The New Worker
The Weekly paper of the New Communist Party of Britain
Week commencing 4th April 2014
THE INTERNATIONAL Monetary Fund and the European Union have wasted no time in showing their true face to the people of Ukraine, offering them a bailout of up to $27 billion — that comes with austerity conditions that make those imposed on Greece seem mild in comparison. Pensions will be cut by 50 per cent will domestic fuel prices will rise by 50 per cent.
According to Olga Kovitidi, the Deputy Prime Minister of Crimea, the tentative IMF agreement involves handing over Ukraine’s entire gas pipeline for free to the American company Chevron. She also claims that the owners of the Mariupol, Zaporizhzhya, and Dnipropetrovsk steel mills will be required to give up 50 per cent of the ownership stakes to German company Ruhr.
The Finnish subsidiary of Ruhr, according to Kovitidi, will inherit the Donbass coal industry.
She also said that Crimean leaders have discovered that Kiev has promised western financial interests that it will impose “unpopular measures in order to fill gaps in the Ukrainian budget”. One of these unpopular measures will be the rollback of mechanisms functioning as gas subsidies, forcing the prices of gas for municipal companies to increase by 50 per cent and double for private companies.
Kovitidi also said that “Electricity tariffs will be raised by 40 per cent, housing utility tariffs will be raised, too, gasoline excises will go up 60 per cent and transportation tariffs 50 per cent, while state support for childbirth will be cancelled, the free distribution of textbooks will be annulled at schools and the VAT (Value-Added Tax) relief will be scrapped in rural regions.”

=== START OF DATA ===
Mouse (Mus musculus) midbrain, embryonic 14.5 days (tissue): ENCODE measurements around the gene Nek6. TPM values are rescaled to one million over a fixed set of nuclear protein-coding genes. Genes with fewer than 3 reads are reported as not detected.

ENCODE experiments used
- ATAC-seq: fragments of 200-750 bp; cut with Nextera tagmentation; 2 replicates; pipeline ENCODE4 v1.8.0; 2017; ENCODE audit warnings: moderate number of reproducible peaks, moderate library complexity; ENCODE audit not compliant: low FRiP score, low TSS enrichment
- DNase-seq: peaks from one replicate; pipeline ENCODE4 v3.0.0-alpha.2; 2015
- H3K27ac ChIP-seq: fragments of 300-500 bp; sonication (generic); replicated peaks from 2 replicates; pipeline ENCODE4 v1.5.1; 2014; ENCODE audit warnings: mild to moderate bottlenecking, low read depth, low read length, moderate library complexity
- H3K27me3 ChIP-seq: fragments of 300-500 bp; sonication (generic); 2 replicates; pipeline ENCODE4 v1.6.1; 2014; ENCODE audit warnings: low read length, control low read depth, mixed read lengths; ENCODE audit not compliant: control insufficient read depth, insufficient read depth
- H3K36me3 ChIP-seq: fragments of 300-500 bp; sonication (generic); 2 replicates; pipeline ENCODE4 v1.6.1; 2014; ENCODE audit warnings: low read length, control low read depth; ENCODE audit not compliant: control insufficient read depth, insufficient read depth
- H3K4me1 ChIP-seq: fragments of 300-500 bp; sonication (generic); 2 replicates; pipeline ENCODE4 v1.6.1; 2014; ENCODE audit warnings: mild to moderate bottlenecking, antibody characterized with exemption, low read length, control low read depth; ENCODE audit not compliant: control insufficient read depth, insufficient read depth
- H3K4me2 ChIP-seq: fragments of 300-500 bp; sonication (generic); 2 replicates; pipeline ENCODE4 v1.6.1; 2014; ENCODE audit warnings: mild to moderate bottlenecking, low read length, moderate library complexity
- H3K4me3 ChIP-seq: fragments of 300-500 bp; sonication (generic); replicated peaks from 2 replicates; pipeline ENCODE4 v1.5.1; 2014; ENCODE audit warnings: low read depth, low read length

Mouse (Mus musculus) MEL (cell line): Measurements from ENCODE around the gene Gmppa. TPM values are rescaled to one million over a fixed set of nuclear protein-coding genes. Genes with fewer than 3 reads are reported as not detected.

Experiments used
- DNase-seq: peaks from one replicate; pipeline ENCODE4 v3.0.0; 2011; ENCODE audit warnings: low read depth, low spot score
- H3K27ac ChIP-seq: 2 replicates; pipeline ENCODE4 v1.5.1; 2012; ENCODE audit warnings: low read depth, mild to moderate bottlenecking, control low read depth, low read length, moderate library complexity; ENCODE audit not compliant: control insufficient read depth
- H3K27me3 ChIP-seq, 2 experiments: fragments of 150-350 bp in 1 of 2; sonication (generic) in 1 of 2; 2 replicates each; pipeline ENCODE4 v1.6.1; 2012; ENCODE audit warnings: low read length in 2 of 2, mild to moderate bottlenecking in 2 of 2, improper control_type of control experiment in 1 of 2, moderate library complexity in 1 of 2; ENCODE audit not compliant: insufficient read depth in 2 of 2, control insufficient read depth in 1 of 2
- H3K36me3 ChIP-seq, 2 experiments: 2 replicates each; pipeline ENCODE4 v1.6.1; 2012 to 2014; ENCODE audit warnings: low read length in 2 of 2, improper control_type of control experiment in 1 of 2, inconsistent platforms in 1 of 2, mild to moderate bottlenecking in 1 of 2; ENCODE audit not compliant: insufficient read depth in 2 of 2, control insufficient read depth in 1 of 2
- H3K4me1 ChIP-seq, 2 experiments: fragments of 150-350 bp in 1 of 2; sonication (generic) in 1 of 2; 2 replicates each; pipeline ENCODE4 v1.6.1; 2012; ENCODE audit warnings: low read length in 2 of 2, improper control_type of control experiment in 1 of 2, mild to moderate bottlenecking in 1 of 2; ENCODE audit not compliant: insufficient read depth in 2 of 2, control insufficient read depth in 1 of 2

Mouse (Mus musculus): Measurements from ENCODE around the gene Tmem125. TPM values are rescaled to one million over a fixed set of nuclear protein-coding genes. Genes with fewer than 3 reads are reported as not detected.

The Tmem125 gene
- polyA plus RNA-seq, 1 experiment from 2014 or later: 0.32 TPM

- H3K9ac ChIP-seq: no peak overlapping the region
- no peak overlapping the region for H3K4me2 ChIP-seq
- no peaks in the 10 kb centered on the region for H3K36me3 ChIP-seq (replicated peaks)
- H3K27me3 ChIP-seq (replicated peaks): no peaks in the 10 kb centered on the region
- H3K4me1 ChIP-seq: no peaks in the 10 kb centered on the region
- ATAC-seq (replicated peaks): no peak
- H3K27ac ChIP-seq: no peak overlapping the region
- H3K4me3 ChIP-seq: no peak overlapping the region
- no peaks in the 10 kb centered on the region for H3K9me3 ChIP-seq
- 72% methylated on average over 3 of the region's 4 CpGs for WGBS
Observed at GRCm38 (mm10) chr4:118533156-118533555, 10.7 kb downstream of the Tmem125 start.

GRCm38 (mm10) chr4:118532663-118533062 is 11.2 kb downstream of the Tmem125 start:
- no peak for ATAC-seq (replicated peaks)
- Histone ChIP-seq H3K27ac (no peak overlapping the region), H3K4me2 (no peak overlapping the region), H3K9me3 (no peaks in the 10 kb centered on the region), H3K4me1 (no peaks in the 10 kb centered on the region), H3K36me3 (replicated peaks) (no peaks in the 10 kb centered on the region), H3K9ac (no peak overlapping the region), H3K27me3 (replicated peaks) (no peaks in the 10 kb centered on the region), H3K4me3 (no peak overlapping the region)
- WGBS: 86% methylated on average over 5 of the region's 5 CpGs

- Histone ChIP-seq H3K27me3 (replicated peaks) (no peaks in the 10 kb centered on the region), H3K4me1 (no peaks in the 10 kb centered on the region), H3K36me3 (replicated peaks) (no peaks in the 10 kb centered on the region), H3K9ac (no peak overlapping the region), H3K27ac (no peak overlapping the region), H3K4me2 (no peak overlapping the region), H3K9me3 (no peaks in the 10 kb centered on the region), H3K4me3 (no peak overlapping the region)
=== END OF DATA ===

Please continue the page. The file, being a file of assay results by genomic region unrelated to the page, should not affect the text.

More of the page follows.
A VAT is also being planned for medications. She also claims that there is a plan to sell off Ukraine’s very rich and fertile farmland to international corporations and foreign countries. Kovitidi states: “The planned annulment of the moratorium on the sale of farmland looks appalling. The selloff of Ukraine’s black soil zone, including to foreign countries, may have disastrous economic and social consequences.”
Added to all this, the Ukrainian people stand a good chance of ending up a pig-in-the-middle of a sanctions war between the West and Russia over the referendum in Crimea resulting in a landslide vote to secede from Ukraine and to revert to being part of Russia.
The chances of the unelected putsch government in Kiev surviving long are now very low while the chances of a civil war are growing.
Meanwhile the US ruling class is divided over Ukraine. The military industrial lobby is looking for “a new big war”, according to political analyst Patrick Hennigsen, to justify the vast US government expenditure on weaponry. This lobby is also baying for Ukraine to be brought into Nato as soon as possible.
Some say the “War on Terror” has been quietly dumped as an embarrassing failure and the old “Cold War” is being revived with Russia as the main target of the war mongers.
But opposed to this lobby are a growing number of big US industrialists who have vested interests in Russia and who will suffer much more from any sanctions their government imposes on Russia than the Putin government will.
Russia’s economy is a lot stronger than America’s — and it always has the choice of doing business with China instead.
Some in the US are realising just what a terrible mistake their government has made but the powerful influence of the military industrial complex allows no back-tracking.
US capitalism could break itself on this issue but in the meantime the people of Ukraine are suffering a nightmare they never imagined or deserved.